It’s an old scam: Set up a bogus charity and a boiler-room call center. Tell people you’re raising money for cops, vets or firefighters. Pocket the donations and skip town before the authorities catch on.
But it’s not every day that unscrupulous telemarketers actually do work on behalf of the police.
This week’s Rogue, the Oregon State Police Officers’ Association, has employed a fundraising tactic that is at best misleading and, at worst, bullying.
The association is the union for some 700 state troopers. The troopers use a professional fundraising company, Jadent Inc. of Keizer, to solicit donations from the public that the union uses to supplements members’ dues, print union publications and support a scholarship fund.
But Jadent’s tactics are troubling. In February, Salem attorney Monty VanderMay says he got a call from a Jadent pitchman who claimed—falsely—that VanderMay had committed to donating to the state police association and buying an ad in Oregon State Trooper magazine.
Then came a bill in the mail that twice used the word “invoice” and gave VanderMay a due date for paying $50. VanderMay complained to the Oregon Department of Justice, calling the pitch “disturbing.”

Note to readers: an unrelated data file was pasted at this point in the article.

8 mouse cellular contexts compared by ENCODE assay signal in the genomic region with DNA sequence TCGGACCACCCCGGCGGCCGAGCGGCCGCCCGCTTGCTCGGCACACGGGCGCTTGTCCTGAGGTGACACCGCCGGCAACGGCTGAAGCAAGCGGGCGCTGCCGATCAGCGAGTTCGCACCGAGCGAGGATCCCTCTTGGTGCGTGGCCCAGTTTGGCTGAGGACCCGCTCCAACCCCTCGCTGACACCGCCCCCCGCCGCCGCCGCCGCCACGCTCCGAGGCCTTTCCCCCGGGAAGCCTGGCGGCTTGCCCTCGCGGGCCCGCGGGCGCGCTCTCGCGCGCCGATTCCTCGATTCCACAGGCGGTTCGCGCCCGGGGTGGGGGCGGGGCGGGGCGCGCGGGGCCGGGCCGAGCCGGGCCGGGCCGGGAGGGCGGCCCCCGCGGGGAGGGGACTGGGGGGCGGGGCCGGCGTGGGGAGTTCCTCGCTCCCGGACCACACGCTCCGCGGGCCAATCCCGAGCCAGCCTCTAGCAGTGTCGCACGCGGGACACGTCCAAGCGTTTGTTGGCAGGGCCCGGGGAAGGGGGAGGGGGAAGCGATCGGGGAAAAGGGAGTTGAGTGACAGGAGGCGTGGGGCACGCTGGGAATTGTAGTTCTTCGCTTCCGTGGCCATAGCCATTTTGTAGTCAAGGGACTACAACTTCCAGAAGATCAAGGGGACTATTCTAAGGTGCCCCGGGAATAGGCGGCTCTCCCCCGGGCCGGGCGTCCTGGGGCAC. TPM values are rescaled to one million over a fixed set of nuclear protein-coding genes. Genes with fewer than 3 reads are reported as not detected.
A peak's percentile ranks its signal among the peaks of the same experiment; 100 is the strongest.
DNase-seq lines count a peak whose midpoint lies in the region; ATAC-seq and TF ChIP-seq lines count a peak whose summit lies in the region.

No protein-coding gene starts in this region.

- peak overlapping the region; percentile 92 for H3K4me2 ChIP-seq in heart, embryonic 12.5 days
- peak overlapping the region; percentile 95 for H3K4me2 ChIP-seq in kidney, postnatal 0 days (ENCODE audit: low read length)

The DOJ let Jadent off with a warning after the company took VanderMay off the call list and said the solicitor—who worked for a subcontractor—was fired. Jadent corporate secretary Tom O’Shea declined to talk to WW but said through an assistant that the matter is “resolved.”
The Oregon State Police Officers’ Association’s most recent federal tax returns show that Jadent pocketed 75 percent of the $491,000 it raised for the association last year. That’s an unusually high overhead expense, a national review of charity fundraisers shows.
The money left over for the state police association last year didn’t even cover the $143,000 salary of its president, Senior Trooper Jeff Leighty, who stepped down in March.
The current union president, Senior Trooper Darrin Phillips, says his association still employs Jadent but will review its contract this summer. “We want to be in bounds, and we want to make sure Jadent is in bounds,” Phillips says. He accepts the company’s explanation. “We’ve had very few complaints,” he says.
Reached at his home in Canby, Leighty, the former union president, said he hadn’t heard of the DOJ investigation into Jadent.
But he did know a thing or two about dealing with unwanted phone calls.
“I’m not talking to you about this,” he said. “Don’t call me about this.”